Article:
A cartoonist is a visual artist who specializes in drawing cartoons. This work is often created for entertainment, political commentary, or advertising. Cartoonists may work in many formats, such as booklets, comic strips, comic books, editorial cartoons, graphic novels, manuals, gag cartoons, graphic design, illustrations, storyboards, posters, shirts, books, advertisements, greeting cards, magazines, newspapers, and video game packaging.


Publication history

Launched May 3, 1965, [1] the strip about a group of suburban boyhood pals was distributed by King Features Syndicate to 400 newspapers worldwide at its peak.

King Features Syndicate American print syndication company

King Features Syndicate, Inc. is a print syndication company owned by Hearst Communications that distributes about 150 comic strips, newspaper columns, editorial cartoons, puzzles, and games to nearly 5,000 newspapers worldwide. King Features Syndicate is a unit of Hearst Holdings, Inc., which combines the Hearst Corporation's cable-network partnerships, television programming and distribution activities, and syndication companies. King Features' affiliate syndicates are North America Syndicate and Cowles Syndicate. Each week, Reed Brennan Media Associates, a unit of Hearst, edits and distributes more than 200 features for King Features.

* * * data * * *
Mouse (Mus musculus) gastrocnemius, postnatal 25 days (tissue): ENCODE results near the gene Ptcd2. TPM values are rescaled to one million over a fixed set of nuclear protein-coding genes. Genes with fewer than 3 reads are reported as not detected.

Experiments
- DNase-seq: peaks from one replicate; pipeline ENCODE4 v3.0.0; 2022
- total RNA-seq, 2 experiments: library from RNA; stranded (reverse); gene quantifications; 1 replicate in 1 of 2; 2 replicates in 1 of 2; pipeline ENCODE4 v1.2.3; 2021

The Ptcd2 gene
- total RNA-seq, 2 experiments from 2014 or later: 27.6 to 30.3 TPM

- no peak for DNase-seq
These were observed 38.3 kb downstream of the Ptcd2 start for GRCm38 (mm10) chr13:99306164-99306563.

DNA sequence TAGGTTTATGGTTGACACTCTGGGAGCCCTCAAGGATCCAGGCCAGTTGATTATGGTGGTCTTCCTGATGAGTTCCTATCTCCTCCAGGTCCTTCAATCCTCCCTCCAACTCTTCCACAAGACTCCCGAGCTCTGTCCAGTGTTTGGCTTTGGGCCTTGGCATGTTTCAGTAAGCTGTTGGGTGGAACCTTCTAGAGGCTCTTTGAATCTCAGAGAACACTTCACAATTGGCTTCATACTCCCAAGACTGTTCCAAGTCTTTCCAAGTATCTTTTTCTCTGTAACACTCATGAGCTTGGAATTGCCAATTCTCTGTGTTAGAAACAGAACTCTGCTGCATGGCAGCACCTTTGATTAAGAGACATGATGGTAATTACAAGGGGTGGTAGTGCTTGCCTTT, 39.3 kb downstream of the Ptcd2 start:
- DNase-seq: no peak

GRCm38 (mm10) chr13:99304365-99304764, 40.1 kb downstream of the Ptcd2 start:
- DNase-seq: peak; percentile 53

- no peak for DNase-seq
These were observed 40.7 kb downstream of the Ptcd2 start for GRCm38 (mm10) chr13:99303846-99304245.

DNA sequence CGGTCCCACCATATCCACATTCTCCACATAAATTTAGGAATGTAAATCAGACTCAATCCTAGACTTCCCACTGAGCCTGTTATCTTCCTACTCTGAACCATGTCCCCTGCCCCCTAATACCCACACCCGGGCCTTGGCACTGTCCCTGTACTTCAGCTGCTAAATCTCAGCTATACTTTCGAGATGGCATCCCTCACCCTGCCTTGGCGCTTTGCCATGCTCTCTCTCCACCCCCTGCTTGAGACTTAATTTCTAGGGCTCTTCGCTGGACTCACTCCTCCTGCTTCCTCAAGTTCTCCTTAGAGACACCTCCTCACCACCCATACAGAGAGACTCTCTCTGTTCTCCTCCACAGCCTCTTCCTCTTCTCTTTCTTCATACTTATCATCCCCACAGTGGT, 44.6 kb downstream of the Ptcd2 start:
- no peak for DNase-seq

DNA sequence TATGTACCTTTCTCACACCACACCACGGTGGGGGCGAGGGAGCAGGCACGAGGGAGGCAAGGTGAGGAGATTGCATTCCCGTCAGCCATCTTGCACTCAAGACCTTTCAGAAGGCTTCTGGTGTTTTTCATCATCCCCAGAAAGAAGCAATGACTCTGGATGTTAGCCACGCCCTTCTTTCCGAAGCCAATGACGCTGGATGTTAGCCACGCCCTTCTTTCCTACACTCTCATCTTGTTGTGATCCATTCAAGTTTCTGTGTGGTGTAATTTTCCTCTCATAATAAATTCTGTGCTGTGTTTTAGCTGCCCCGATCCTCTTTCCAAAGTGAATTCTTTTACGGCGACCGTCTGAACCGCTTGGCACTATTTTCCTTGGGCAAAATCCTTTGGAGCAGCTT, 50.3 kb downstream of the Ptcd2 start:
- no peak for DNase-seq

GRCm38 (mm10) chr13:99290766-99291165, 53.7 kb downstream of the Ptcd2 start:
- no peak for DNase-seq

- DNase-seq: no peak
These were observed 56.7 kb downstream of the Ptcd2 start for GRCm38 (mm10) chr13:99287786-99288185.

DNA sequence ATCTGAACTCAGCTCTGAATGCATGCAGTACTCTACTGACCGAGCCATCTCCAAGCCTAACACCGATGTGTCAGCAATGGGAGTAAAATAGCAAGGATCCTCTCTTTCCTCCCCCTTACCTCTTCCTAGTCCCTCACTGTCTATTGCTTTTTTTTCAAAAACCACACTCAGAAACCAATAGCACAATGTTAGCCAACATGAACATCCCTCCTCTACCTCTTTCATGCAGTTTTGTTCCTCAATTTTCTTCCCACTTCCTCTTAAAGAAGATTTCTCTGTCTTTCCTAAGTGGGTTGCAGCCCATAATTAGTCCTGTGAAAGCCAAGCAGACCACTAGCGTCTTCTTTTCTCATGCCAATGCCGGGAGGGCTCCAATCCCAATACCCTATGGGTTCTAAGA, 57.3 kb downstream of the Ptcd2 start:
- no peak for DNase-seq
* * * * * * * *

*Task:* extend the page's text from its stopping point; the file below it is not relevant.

Blake drew the strip until he was 85, two years before his death on December 26, 2005. Asked if he could continue to produce the strip, Blake told an interviewer, "Sure, I could keep doing it. But I can’t. I’ve had enough." [2] After Blake retired, the strip continued to appear as reprints, and as of December 2005, according to the syndicate, Tiger was running in more than 100 newspapers in 11 countries.

Characters and story

Tiger followed a gag-a-day format and was designed to appeal to both adults and children. It centered on a scrappy group of school-aged kids in an unidentified, middle-class neighborhood. Parents and teachers were occasionally referred to, but no adult was ever pictured. Tiger was told from a child's perspective and retained its innocent kids' eye world view from beginning to end.